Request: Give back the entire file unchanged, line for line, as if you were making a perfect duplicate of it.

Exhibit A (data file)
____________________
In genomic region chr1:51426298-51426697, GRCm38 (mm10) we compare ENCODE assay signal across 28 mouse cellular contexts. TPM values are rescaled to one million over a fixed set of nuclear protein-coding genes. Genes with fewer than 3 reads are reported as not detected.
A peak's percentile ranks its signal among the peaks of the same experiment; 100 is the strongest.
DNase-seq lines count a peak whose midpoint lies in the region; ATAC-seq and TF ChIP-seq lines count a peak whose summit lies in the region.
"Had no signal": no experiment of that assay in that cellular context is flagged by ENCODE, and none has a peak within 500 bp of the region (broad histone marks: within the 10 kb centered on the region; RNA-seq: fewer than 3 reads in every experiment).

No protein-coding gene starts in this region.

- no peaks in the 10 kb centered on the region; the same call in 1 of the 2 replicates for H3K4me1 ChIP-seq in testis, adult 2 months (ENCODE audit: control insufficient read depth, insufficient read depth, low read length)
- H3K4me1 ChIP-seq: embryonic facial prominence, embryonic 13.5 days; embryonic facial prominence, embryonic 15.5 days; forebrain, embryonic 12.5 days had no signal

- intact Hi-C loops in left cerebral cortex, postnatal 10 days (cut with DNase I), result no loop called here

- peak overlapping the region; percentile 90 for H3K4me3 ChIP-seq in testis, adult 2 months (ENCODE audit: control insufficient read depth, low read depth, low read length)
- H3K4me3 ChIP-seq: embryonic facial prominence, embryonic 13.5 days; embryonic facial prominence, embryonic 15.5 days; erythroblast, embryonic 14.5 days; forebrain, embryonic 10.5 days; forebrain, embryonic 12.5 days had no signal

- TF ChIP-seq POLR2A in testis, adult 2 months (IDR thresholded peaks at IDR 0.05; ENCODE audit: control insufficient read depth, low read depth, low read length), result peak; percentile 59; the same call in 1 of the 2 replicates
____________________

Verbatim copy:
In genomic region chr1:51426298-51426697, GRCm38 (mm10) we compare ENCODE assay signal across 28 mouse cellular contexts. TPM values are rescaled to one million over a fixed set of nuclear protein-coding genes. Genes with fewer than 3 reads are reported as not detected.
A peak's percentile ranks its signal among the peaks of the same experiment; 100 is the strongest.
DNase-seq lines count a peak whose midpoint lies in the region; ATAC-seq and TF ChIP-seq lines count a peak whose summit lies in the region.
"Had no signal": no experiment of that assay in that cellular context is flagged by ENCODE, and none has a peak within 500 bp of the region (broad histone marks: within the 10 kb centered on the region; RNA-seq: fewer than 3 reads in every experiment).

No protein-coding gene starts in this region.

- no peaks in the 10 kb centered on the region; the same call in 1 of the 2 replicates for H3K4me1 ChIP-seq in testis, adult 2 months (ENCODE audit: control insufficient read depth, insufficient read depth, low read length)
- H3K4me1 ChIP-seq: embryonic facial prominence, embryonic 13.5 days; embryonic facial prominence, embryonic 15.5 days; forebrain, embryonic 12.5 days had no signal

- intact Hi-C loops in left cerebral cortex, postnatal 10 days (cut with DNase I), result no loop called here

- peak overlapping the region; percentile 90 for H3K4me3 ChIP-seq in testis, adult 2 months (ENCODE audit: control insufficient read depth, low read depth, low read length)
- H3K4me3 ChIP-seq: embryonic facial prominence, embryonic 13.5 days; embryonic facial prominence, embryonic 15.5 days; erythroblast, embryonic 14.5 days; forebrain, embryonic 10.5 days; forebrain, embryonic 12.5 days had no signal

- TF ChIP-seq POLR2A in testis, adult 2 months (IDR thresholded peaks at IDR 0.05; ENCODE audit: control insufficient read depth, low read depth, low read length), result peak; percentile 59; the same call in 1 of the 2 replicates